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Published March 1, 2013 | Published
Journal Article Open

The Ionized Circumstellar Envelopes of Orion Source I and the Becklin-Neugebauer Object


The 229 GHz (λ1.3 mm) radio emission from Orion-KL was mapped with up to 0."14 angular resolution with CARMA, allowing measurements of the flux densities of Source I ("SrcI") and the Becklin-Neugebauer Object (BN), the two most massive stars in this region. We find integrated flux densities of 310 ± 45 mJy for SrcI and 240 ± 35 mJy for BN. SrcI is optically thick even at 229 GHz. No trace of the H30α recombination line is seen in its spectrum, although the v_2 = 1, 5(5,0)-6(4,3) transition of H_2O, 3450 K above the ground state, is prominent. SrcI is elongated at position angle 140°, as in 43 GHz images. These results are most easily reconciled with models in which the radio emission from SrcI arises via the H^– free-free opacity in a T < 4500 K disk, as considered by Reid et al. By contrast, the radio spectrum of BN is consistent with p^+/e^– free-free emission from a dense (n_e ~ 5 × 10^7 cm^(–3)), but otherwise conventional, hypercompact H II region. The source is becoming optically thin at 229 GHz, and the H30α recombination line, at V_(LSR) = 23.2 ± 0.5 km s^(–1), is prominent in its spectrum. A Lyman continuum flux of 5 × 10^(45) photons s^(–1), consistent with that expected from a B star, is required to maintain the ionization. Supplementary 90 GHz observations were made to measure the H41α and H42α recombination lines toward BN. Published 43 and 86 GHz data suggest that SrcI brightened with respect to BN over the 15 year period from 1994 to 2009.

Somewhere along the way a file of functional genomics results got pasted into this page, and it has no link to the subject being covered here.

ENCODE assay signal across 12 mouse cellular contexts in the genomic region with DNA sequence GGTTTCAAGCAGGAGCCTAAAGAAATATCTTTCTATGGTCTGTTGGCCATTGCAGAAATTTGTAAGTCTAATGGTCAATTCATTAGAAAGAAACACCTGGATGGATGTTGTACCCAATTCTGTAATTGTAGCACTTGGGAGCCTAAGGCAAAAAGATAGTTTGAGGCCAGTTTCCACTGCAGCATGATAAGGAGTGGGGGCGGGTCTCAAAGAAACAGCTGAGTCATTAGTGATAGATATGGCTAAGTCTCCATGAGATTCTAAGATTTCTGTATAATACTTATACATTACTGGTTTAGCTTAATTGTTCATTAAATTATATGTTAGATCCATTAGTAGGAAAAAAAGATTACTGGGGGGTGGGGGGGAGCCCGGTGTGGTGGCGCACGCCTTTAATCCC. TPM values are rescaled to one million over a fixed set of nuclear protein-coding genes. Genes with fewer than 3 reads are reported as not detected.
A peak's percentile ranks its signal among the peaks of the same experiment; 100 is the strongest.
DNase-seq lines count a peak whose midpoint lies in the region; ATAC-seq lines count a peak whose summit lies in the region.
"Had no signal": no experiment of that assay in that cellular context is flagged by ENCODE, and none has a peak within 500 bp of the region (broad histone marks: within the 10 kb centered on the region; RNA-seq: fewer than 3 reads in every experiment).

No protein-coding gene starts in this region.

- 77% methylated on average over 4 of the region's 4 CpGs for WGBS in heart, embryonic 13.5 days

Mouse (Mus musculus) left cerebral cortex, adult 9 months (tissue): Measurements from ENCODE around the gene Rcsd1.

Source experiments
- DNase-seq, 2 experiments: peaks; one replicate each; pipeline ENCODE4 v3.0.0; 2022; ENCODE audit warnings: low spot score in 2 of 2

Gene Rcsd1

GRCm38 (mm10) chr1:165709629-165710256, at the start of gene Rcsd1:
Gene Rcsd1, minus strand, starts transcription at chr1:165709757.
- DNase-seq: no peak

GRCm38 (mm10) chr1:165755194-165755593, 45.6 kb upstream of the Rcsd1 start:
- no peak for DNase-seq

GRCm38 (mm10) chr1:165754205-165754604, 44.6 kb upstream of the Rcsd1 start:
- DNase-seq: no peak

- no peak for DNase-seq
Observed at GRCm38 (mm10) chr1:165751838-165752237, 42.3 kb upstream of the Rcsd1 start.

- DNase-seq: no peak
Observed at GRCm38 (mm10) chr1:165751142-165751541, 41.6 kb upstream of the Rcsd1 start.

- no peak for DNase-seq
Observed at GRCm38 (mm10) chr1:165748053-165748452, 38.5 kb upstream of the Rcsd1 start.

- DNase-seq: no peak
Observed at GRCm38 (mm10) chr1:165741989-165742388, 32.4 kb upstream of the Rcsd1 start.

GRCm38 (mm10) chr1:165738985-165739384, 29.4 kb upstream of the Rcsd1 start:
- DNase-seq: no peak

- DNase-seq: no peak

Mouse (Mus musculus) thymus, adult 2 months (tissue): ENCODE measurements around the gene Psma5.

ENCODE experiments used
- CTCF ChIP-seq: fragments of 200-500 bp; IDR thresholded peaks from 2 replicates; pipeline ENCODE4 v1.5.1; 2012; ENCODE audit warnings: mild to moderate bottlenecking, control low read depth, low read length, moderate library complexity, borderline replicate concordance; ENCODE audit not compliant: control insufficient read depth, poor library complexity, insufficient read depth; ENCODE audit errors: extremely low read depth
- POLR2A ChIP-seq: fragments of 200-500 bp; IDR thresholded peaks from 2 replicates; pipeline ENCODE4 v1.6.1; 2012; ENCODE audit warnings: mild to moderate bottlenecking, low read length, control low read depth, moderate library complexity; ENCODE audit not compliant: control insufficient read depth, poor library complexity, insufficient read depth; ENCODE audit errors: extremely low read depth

Additional Information

© 2013 American Astronomical Society. Received 2012 October 27; accepted 2013 January 15; published 2013 February 13. Support for CARMA construction was derived from the states of California, Illinois, and Maryland, the James S. McDonnell Foundation, the Gordon and Betty Moore Foundation, the Kenneth T. and Eileen L. Norris Foundation, the University of Chicago, the Associates of the California Institute of Technology, and the National Science Foundation. Ongoing CARMA development and operations are supported by the National Science Foundation under a cooperative agreement, and by the CARMA partner universities. Facility: CARMA

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